On the record
How a simple list of medications is making a difference for patients and providers
By Molly Larmie
When new patients arrive at the UF Center for Movement Disorders and Neurorestoration, they receive a four-page questionnaire with small boxes for check marks. It doesn’t ask for personal information, family history or insurance. It asks patients to list their medications.
The questionnaire includes medications patients might take for movement disorders as well as blank space to record others. If patients are still taking a medication, they fill out how many doses per day, how many tablets per dose and the strength. If they’ve stopped, there’s a place to say why.
During the appointment, a nurse or physician goes over the list with the patient to make sure nothing is left out or stated incorrectly, said Danielle McGee, M.B.A, M.H.A, M.P.H, the center’s assistant director.
Returning patients go through the list the clinic has on file with a nurse or physician, making sure nothing has changed. By verifying their medications, patients play a major role in their own care.
News about this practice of checking and doublechecking patients’ medications traveled to Anzeela Schentrup, Pharm.D, Ph.D, director of clinical quality for UF Physicians and her team. They decided to make “medication reconciliation” the first phase of a new initiative to engage patients.
If patients are asked to verify their medications in the waiting room before their appointment, Schentrup said, they can use the time to develop questions for their providers or to catch mistakes. This practice already has been adopted by several other UF Physicians offices.
“I hope checking medications becomes as routine as checking insurance,” Schentrup said.
Shands at UF is also paying increased attention to patients’ medications, thanks to a research project by pharmacy resident Kathryn Hernando, Pharm.D. Concerned that many patients may not know what medications they’re on, Hernando piloted a program that would give patients the option to receive a daily list of their medications.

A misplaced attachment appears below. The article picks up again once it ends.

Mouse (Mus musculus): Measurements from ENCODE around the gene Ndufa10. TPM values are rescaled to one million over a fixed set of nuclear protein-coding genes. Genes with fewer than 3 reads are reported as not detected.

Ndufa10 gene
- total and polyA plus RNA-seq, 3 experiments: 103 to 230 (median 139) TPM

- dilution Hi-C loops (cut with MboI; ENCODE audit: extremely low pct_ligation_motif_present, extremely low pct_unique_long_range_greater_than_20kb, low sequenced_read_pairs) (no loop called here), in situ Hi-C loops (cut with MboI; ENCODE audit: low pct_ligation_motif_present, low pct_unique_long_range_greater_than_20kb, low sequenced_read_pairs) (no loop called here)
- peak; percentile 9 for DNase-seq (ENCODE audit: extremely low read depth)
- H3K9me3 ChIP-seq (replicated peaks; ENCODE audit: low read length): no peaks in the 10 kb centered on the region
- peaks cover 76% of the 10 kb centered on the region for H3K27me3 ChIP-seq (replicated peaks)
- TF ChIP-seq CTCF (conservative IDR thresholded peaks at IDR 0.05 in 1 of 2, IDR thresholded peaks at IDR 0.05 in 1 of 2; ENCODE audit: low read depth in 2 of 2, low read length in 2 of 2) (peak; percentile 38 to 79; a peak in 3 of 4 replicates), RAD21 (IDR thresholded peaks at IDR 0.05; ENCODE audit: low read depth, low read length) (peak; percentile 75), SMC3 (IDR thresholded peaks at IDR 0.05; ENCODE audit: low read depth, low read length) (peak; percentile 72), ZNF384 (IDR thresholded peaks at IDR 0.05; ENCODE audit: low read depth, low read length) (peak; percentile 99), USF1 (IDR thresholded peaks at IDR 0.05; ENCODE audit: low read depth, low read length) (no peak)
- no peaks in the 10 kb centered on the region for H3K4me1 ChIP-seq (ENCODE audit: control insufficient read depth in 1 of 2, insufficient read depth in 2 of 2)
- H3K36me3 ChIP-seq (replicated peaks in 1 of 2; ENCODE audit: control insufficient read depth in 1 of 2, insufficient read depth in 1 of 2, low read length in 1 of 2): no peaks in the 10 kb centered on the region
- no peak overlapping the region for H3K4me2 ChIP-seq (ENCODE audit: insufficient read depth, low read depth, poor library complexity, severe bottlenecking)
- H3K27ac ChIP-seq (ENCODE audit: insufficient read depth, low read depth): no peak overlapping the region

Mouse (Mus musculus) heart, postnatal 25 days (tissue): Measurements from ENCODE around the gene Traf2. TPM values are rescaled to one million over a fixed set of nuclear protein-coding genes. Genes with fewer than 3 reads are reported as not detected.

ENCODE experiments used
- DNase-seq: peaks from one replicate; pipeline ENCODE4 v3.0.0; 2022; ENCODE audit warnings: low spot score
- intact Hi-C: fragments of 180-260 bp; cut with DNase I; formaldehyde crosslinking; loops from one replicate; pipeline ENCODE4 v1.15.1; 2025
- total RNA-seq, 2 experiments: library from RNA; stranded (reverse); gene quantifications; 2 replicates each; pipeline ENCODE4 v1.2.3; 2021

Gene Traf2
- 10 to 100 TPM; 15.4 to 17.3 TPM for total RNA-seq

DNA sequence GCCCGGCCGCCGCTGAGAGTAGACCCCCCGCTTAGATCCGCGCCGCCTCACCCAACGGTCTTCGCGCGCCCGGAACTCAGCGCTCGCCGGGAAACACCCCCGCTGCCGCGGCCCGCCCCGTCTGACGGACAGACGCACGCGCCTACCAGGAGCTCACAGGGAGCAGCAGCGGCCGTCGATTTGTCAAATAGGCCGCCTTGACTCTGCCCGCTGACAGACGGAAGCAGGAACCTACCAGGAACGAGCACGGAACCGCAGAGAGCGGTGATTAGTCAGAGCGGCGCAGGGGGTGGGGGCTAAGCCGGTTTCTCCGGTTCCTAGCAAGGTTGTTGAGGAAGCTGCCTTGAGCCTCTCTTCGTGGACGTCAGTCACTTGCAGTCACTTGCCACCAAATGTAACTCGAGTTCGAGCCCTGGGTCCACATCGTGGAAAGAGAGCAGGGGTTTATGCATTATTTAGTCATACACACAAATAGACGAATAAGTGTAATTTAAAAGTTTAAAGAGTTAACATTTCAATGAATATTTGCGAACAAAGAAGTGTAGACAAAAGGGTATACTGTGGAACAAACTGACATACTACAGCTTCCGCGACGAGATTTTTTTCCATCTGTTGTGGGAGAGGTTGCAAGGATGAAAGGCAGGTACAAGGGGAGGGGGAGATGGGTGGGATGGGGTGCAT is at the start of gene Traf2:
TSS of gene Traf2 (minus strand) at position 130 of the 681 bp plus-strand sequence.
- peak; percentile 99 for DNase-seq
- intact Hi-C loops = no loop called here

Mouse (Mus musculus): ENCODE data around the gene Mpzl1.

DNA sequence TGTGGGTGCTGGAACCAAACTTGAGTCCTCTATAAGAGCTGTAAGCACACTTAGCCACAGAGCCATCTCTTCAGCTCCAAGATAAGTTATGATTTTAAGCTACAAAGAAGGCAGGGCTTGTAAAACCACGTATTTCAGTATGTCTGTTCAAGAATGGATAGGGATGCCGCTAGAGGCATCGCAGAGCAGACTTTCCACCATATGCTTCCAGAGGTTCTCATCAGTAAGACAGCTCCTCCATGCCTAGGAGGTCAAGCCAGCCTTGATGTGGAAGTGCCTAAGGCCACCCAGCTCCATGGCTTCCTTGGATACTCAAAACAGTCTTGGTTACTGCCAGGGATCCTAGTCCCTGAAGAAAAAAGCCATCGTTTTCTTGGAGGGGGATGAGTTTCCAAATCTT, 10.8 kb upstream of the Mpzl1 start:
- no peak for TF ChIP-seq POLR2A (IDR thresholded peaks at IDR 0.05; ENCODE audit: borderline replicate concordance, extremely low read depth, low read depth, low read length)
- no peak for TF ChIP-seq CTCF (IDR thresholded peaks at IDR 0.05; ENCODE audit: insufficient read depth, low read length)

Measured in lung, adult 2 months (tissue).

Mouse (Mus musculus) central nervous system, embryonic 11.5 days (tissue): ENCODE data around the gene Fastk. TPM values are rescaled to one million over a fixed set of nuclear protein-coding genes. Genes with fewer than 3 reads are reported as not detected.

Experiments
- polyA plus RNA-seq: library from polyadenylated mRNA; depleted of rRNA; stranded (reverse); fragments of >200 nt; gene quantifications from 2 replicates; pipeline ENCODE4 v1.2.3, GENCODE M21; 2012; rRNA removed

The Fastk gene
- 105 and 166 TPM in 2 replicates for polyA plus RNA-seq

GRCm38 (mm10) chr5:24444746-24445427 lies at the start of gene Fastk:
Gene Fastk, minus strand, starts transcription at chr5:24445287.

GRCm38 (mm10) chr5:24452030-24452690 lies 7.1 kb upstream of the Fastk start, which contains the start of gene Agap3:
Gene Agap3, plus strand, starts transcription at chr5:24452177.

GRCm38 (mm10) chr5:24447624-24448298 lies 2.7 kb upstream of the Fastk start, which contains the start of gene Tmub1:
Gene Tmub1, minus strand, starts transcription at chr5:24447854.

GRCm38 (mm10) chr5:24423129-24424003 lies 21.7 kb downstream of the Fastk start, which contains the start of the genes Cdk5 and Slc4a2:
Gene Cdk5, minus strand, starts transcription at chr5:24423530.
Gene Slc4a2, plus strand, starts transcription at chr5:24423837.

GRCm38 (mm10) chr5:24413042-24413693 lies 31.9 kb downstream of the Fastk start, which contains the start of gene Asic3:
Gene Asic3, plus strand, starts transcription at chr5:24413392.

Hernando focused on the Shands adult medical-surgical units, randomly selecting from newly admitted patients. During her research, she found that patients who received a daily list were able to identify errors and inconsistencies in their medications. Some were incorrectly listed as allergic to certain medications. This is an important error: If providers think a patient is allergic to a first-line medication, they may have to prescribe something less effective.
At the end of the study, patients received a satisfaction survey, which asked if they wanted the option to receive a daily list. One hundred percent said yes.
Amy Rosenberg, Pharm.D., a pharmacy specialist in medication safety who served as research adviser for Hernando’s project, said Shands at UF is working to expand the program.
Because the practice grew out of individual clinics, there is no official system for verifying medications, yet. Some providers give patients a printout similar to an after-visit summary, which lists allergies and current medications.
Nurses decide when to print the paperwork and which patients should fill it out, Schentrup said. It doesn’t make sense, for example, to give a printout to a patient who relies on a parent or caregiver to manage his or her medications.
Despite the different approaches, the goal is the same: Patients should have a correct record of their medications each time they come into the hospital or a physician’s office. And the best way to achieve this goal is to get the patients involved, Schentrup said.
“It’s more effective if they are driving the change.”